Designing Halfway Homes in India

a brown bird house hangs in a background of trees and leaves

According to Section 19 (3) of The Mental Healthcare Act-2017, halfway homes have to be less restrictive for people who no longer require treatment in more restrictive mental health establishments.

K.Shiva Shanker. Halfway homes should be unrestricted spaces: activists. 18th July 2019.

As consultations start over the building of halfway homes for those who are ready to leave the confines of institutional care but are not yet skilled to live independently it is time to look at how these homes ought to be designed. The above article in The Hindu looks at some of the concerns of mental health activists and how they see halfway home living.

Here’s a link to The Banyan’s work on inclusive living options that has been designed keeping in mind user needs coupled with concepts of self reliance, dignity and community living.

Kingsley Hall. London. By Gordon Joly – Own work, CC BY-SA 2.5, https://commons.wikimedia.org/w/index.php?curid=646028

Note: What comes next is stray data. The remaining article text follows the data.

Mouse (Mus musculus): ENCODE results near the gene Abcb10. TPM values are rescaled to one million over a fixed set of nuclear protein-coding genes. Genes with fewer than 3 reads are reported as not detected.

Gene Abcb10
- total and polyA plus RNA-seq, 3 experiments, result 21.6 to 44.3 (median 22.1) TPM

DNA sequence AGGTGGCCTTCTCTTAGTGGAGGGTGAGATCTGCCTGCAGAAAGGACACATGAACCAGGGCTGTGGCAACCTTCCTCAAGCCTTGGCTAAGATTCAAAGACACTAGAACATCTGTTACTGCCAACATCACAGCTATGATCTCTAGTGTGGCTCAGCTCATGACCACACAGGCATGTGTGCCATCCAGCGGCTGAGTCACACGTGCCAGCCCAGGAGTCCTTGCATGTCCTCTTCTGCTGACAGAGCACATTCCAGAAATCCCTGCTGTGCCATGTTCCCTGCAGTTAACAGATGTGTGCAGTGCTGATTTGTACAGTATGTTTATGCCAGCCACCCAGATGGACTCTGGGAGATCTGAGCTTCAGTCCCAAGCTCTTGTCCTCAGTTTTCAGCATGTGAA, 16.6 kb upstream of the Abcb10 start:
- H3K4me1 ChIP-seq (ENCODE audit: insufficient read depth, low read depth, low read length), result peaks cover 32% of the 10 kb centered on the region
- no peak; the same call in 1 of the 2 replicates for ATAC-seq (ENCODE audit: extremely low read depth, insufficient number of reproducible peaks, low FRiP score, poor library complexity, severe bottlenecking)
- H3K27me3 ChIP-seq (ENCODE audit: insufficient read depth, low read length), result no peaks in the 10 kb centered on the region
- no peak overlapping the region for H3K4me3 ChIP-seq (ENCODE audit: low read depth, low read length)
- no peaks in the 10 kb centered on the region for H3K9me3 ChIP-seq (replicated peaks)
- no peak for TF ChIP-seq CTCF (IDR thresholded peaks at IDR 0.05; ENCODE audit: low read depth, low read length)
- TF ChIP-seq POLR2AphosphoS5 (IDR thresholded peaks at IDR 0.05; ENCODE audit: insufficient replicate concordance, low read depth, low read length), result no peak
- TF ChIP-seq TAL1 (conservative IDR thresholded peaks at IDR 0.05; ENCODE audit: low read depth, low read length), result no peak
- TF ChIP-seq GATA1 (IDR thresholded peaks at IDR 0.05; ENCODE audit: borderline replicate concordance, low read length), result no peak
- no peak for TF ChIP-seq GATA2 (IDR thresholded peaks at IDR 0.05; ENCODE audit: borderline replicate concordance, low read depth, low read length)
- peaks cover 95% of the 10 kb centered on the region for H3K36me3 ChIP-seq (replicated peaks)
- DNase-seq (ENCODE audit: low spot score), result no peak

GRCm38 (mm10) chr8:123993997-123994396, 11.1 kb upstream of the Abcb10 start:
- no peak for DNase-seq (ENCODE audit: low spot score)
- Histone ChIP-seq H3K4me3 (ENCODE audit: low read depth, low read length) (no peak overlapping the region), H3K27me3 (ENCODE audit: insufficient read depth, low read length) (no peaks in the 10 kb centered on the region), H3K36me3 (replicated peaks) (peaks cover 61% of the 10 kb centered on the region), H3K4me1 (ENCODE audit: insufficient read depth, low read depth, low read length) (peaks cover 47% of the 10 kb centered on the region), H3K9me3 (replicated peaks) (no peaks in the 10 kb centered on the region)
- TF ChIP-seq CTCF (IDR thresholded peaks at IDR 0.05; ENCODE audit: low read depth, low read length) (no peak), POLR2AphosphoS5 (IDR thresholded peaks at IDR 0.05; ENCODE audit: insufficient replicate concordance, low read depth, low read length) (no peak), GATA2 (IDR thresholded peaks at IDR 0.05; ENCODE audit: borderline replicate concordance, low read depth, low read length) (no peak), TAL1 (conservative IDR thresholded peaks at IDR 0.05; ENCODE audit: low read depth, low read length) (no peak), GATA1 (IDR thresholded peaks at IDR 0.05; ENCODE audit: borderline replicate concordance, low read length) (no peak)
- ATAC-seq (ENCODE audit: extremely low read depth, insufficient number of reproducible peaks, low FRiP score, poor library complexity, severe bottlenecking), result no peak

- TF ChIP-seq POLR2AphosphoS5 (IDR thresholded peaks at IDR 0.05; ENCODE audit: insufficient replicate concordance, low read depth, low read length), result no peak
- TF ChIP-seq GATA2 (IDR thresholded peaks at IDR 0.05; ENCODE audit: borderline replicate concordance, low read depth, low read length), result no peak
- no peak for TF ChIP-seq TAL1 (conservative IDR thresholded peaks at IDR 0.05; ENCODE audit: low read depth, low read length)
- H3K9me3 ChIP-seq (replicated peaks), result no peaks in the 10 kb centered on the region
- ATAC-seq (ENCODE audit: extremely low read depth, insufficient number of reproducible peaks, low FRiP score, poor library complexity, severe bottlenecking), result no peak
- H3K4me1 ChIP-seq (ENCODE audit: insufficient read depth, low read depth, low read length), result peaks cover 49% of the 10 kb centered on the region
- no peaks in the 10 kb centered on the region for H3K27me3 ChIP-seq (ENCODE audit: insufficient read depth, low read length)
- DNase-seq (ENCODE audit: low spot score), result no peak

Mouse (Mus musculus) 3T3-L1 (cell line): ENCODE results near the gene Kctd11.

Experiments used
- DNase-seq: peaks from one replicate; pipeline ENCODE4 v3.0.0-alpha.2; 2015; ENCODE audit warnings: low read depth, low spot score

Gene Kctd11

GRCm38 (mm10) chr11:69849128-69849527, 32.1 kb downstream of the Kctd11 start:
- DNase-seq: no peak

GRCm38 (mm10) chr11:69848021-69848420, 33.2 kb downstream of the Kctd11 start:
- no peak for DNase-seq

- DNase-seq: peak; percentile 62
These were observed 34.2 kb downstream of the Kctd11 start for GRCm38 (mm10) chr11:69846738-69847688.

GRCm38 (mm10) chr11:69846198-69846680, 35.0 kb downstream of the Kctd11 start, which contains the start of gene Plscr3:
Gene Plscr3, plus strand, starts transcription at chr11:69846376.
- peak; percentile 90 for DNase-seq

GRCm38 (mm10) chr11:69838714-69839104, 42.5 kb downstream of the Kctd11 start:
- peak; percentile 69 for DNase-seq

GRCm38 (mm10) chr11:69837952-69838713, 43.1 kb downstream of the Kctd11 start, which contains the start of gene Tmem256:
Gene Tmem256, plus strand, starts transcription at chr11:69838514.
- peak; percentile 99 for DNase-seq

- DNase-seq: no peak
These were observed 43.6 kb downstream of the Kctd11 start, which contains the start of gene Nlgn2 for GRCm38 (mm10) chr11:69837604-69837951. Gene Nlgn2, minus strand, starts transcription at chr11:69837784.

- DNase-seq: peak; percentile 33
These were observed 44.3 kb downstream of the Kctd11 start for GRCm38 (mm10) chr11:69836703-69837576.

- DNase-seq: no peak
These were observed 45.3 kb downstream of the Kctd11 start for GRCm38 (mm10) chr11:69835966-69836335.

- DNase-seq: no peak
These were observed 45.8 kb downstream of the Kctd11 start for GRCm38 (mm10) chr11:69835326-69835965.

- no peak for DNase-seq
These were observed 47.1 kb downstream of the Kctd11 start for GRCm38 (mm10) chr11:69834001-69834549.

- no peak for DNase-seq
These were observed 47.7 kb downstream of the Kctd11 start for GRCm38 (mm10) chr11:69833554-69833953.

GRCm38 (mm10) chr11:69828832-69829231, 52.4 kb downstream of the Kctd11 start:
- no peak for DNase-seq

This reminds me of the work of the psychiatrist R.D.Laing who was seen as the father of the anti-psychiatry movement in London, although it was not a label he was comfortable with. An interesting experiment he did was to have a home for those with psychiatric illnesses which also housed the psychiatrists. This was created in 1965 in London’s Kingsley Hall as an attempt to dismantle the inherent power vested in the psychiatrist. An attempt to create a space where each learned from the other without recovery being a one way, top down, pharma driven street. It was radical then and would be considered completely militantly radical if ever attempted in India today!

Photo courtesy Harmen Jelle van Mourik on Unsplash

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